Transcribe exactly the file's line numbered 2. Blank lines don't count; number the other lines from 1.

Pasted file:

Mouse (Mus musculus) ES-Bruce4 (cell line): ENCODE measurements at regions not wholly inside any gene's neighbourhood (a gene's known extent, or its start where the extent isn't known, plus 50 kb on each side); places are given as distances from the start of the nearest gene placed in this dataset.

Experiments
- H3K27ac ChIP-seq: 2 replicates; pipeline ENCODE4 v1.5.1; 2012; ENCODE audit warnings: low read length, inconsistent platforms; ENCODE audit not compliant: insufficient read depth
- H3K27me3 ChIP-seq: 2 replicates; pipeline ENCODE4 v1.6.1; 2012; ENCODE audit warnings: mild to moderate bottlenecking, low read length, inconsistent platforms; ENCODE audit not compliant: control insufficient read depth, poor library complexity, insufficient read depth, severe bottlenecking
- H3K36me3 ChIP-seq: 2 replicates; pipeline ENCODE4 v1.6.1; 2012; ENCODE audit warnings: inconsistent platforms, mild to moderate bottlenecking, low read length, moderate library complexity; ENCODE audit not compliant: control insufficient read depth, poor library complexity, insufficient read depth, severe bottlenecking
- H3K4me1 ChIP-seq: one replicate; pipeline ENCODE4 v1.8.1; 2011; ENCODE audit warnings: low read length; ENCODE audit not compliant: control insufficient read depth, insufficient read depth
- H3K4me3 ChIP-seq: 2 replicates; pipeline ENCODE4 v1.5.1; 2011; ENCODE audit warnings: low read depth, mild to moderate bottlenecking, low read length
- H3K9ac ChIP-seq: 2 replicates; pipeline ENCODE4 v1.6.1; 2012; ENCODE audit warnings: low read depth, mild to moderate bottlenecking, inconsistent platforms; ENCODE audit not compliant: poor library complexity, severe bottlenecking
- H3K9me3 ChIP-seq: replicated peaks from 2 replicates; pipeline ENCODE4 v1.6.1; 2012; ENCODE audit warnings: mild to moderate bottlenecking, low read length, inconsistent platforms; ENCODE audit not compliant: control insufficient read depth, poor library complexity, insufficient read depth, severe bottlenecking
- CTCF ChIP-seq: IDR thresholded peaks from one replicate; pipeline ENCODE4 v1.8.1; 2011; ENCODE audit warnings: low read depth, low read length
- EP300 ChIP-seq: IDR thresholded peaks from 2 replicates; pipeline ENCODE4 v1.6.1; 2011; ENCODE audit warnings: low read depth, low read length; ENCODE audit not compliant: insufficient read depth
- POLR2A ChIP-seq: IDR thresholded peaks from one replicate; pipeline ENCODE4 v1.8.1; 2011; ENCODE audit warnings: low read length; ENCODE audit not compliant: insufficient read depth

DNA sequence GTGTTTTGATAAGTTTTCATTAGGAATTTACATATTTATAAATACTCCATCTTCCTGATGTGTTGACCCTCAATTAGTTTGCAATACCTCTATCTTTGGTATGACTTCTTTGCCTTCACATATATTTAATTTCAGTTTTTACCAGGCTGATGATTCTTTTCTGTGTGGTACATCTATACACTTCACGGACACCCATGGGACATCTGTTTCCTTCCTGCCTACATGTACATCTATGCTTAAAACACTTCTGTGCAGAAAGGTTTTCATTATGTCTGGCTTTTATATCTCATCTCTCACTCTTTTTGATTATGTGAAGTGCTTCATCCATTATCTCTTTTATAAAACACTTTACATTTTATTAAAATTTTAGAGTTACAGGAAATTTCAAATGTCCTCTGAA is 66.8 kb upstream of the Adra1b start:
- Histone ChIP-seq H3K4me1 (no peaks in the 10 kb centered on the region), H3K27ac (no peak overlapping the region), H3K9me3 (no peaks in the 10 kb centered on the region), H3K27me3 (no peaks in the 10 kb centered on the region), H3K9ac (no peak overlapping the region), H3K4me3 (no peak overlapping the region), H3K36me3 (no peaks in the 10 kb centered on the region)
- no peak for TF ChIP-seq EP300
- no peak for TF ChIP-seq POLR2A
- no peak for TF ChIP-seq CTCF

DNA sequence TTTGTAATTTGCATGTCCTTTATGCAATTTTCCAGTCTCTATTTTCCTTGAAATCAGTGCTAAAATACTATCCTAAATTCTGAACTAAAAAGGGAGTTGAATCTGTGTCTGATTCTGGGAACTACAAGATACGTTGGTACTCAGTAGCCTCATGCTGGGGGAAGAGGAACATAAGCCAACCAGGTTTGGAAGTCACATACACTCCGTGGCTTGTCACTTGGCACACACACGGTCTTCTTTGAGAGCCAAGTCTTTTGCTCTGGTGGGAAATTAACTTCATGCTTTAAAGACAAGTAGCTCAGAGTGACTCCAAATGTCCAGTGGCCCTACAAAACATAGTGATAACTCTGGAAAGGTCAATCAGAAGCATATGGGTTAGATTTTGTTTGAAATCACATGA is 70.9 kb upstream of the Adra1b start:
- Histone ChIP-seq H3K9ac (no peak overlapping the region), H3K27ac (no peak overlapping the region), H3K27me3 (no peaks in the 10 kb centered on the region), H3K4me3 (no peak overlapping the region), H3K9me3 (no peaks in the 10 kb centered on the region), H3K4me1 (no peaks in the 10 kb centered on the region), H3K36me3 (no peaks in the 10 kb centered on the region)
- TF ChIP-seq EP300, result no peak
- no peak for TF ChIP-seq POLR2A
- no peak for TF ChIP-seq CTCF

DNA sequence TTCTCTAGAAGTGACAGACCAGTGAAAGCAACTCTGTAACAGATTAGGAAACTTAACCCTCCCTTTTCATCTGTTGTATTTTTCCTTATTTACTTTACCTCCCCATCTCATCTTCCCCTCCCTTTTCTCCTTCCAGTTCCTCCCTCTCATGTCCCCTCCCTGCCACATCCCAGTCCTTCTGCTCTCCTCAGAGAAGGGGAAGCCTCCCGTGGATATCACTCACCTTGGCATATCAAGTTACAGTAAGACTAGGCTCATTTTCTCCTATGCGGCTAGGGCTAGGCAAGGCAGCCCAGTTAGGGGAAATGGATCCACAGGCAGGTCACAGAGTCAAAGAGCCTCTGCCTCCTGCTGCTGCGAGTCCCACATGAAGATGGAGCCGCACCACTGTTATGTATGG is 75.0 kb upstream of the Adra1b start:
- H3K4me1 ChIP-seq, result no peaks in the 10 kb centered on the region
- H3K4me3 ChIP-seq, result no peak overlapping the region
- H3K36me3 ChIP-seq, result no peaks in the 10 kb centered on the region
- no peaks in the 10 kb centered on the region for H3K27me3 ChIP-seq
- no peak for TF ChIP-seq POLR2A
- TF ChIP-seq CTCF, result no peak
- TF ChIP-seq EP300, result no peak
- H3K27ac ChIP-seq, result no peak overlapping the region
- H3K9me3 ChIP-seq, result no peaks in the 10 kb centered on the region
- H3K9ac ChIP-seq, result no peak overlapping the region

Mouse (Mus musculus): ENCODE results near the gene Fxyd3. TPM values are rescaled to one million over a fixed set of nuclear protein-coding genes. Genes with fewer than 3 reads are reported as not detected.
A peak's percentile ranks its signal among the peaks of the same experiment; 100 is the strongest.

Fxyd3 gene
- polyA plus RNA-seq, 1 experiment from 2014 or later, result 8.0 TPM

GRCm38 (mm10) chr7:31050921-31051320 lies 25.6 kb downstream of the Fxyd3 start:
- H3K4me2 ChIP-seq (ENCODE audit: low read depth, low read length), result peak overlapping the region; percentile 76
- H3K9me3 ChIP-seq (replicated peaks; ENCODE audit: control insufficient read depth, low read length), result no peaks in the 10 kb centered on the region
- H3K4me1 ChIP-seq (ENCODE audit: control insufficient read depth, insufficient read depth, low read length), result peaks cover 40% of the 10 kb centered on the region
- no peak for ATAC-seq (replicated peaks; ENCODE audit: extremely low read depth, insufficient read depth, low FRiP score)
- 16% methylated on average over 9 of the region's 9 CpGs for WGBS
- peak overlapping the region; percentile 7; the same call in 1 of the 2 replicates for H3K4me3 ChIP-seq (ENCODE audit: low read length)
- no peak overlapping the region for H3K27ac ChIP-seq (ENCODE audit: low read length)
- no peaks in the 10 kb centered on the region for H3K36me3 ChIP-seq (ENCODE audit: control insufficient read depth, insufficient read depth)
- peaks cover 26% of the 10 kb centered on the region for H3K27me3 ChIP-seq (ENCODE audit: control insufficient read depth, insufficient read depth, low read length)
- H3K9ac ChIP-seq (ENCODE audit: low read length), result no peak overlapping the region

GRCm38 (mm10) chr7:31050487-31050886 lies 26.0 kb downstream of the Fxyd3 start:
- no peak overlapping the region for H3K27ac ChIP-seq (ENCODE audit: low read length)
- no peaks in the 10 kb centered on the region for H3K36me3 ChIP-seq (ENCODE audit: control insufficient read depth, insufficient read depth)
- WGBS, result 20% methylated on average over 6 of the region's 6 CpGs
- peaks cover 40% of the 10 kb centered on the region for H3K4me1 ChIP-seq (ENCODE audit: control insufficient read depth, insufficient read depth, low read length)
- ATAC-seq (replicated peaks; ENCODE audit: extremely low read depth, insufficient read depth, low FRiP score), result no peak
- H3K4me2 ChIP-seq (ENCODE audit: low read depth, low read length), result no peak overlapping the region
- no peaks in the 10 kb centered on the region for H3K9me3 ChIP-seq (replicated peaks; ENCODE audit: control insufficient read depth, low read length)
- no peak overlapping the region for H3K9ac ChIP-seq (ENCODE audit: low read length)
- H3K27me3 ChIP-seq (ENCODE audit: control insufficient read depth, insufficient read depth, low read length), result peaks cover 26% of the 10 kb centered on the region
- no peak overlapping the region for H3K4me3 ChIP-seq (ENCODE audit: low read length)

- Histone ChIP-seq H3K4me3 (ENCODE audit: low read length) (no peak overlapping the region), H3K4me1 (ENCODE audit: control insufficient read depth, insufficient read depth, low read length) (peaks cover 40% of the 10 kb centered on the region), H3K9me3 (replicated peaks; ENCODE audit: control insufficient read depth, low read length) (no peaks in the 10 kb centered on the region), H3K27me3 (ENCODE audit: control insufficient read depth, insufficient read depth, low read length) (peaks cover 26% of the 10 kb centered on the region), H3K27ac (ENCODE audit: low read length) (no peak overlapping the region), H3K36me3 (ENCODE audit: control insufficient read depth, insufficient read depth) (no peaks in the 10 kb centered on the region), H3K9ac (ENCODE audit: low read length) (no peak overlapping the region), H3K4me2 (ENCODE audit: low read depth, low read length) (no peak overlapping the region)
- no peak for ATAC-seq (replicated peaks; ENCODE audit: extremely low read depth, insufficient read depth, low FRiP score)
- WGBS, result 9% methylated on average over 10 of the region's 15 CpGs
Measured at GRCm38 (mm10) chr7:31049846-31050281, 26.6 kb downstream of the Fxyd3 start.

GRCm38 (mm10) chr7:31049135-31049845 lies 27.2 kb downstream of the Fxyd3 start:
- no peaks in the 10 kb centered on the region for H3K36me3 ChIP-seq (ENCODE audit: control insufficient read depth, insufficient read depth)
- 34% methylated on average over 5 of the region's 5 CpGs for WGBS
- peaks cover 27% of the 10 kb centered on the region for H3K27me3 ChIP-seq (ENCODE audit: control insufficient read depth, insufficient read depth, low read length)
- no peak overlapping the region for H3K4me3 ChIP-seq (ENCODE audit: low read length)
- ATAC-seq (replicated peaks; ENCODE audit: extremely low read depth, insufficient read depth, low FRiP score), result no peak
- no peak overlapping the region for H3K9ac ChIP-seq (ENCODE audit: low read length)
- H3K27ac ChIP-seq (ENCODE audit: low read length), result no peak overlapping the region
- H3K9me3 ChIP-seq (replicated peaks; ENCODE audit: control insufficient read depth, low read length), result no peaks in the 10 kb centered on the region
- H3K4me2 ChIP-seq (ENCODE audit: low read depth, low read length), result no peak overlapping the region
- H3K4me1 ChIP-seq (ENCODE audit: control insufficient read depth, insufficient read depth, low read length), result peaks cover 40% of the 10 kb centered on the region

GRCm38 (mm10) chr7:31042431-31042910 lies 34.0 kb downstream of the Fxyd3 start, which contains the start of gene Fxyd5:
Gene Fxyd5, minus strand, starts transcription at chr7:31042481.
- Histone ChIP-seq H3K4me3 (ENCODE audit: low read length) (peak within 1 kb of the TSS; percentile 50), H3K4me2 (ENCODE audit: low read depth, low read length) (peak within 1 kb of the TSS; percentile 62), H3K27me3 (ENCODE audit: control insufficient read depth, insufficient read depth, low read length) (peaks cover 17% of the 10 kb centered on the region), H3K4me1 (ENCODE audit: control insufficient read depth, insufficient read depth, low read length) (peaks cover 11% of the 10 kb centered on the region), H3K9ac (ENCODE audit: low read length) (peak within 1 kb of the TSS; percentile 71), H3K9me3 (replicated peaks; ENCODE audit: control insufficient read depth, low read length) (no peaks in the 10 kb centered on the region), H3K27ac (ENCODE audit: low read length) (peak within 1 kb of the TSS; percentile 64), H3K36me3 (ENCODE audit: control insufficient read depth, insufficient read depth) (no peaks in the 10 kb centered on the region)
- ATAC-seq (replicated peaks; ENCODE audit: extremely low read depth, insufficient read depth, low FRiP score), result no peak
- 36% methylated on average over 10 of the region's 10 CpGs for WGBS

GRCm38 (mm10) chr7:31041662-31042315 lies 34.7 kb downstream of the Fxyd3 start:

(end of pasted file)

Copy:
Experiments